ACTUALLY, we have been discussing lengthily on building the soil. The past two episodes dealt extensively on how to enrich the soil, the base on which any farming or gardening endeavor rests upon.
We talked about how marapait fertilizes the land that sustains our plants. That shrub that people consider as weeds easily rots and mixes readily with any type of soil. It provides dissolved organic matter on sandy and clay soil making either sandy loam or clay loam, or sandy clay loam as a result.
Like marapait, other weed clippings, vegetable and fruit peels, eggshells, woodworks scraps, sawdust, and the like, when allowed to rot on the ground, can be sources of dissolved organic matter.
We also talked about rotten tree twigs and leaves as compost, and how the long Habagat continuous rainy days helped us decompose materials for the shredder.
Why do we have to (re)build the soil? Why can we not just proceed on sowing the seeds that we have?
Rather than feeding our plants later, we insist on building the soil instead. A rich soil will make better plants that will yield more superior fruits. Insects and other garden pests do not thrive in healthy soil.
To test if the soil is healthy, try to dig an inch deep into the soil or any garden plot. If there are earthworms beneath, the soil is in good condition. It can host growing crops. Earthworms, millipedes, centipedes, and other tiny creatures can be indicators that the soil has no harmful chemicals because these cannot stand pollution.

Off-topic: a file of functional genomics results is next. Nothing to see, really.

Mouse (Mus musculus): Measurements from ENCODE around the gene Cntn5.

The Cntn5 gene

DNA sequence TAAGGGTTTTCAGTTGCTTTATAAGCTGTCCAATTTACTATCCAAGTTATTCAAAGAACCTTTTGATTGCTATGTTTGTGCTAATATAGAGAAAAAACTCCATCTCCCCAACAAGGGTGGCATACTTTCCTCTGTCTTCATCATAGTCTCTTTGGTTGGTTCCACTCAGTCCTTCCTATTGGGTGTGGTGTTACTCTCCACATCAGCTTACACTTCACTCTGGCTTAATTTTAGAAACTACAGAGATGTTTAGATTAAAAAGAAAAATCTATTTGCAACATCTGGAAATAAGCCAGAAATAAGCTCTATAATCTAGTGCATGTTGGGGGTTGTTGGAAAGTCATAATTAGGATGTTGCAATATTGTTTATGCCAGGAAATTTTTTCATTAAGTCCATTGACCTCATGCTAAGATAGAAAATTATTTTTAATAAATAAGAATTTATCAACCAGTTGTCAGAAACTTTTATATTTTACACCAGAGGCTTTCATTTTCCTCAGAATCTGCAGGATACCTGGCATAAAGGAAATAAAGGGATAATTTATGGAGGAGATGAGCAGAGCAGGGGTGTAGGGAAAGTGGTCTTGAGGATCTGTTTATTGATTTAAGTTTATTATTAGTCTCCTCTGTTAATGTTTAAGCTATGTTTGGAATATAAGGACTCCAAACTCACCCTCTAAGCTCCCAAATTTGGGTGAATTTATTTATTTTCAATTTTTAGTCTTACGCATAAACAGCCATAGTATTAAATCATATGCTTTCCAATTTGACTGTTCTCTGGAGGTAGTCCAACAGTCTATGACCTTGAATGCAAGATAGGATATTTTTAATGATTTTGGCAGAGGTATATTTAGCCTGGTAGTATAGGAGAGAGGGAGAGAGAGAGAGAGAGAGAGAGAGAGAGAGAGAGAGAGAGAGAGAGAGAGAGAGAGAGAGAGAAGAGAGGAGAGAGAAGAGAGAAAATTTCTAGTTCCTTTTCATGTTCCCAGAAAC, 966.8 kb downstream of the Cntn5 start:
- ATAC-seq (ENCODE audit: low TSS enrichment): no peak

Feel the soil for moisture. Try to get a handful, squeeze it on your palm and form a ball. If you fail, the soil is dry. Healthy soil is moist. Healthy soil needs water, which dissolves and breaks down rotten materials into soluble forms for plants.
Animal manure, especially cow, goat, or horse dung are excellent sources of decaying compost. Dried, torn down, and further thrown into the compost pit, animal manure makes up a good nitrogen-rich fertilizer.
Fermented in water, the resulting liquid is an important foliar spray. This one though is an example of feeding your plants. We can use the water to drench the soil near plant roots, instead.
We cut the weeds lest these grow wild during the long rainy spell. All the new plots hosted weeds, covered with topsoil. This is called green manuring in the gardening parlance. Those who practice the lasagna-type no-dig plots will just top the planting sites with cut grass and leaves, top it again with decaying or dry compost and a little dirt on the topmost. Deep watering will further help rot the weeds. In a week, the lasagna plot is again ready for the sowing of new seeds.
Since the land we are tilling is sandy, which used to be cogon-vegetated, we laboriously carried tons of clay and dry leaves into the growing sites to hold water on top and to make the soil more porous. That way the land is moistened, besides making a quick sandy clay loam.
Decade-old wood trees and some new fruit trees give us an unending supply of twigs, leaves, flowers, and dry pods.
Our space is also home to a housecat, two dogs, three ducks, and a number of free-range chickens that refuse to be caged. These roam about the place, leaving their droppings and feeding on weeds and little worms and insects. They scatter eggs that, left uncollected, give us additional fertilizers.
These endowments help us build the soil. Who says a beach-line piece of land cannot be devoted to agriculture?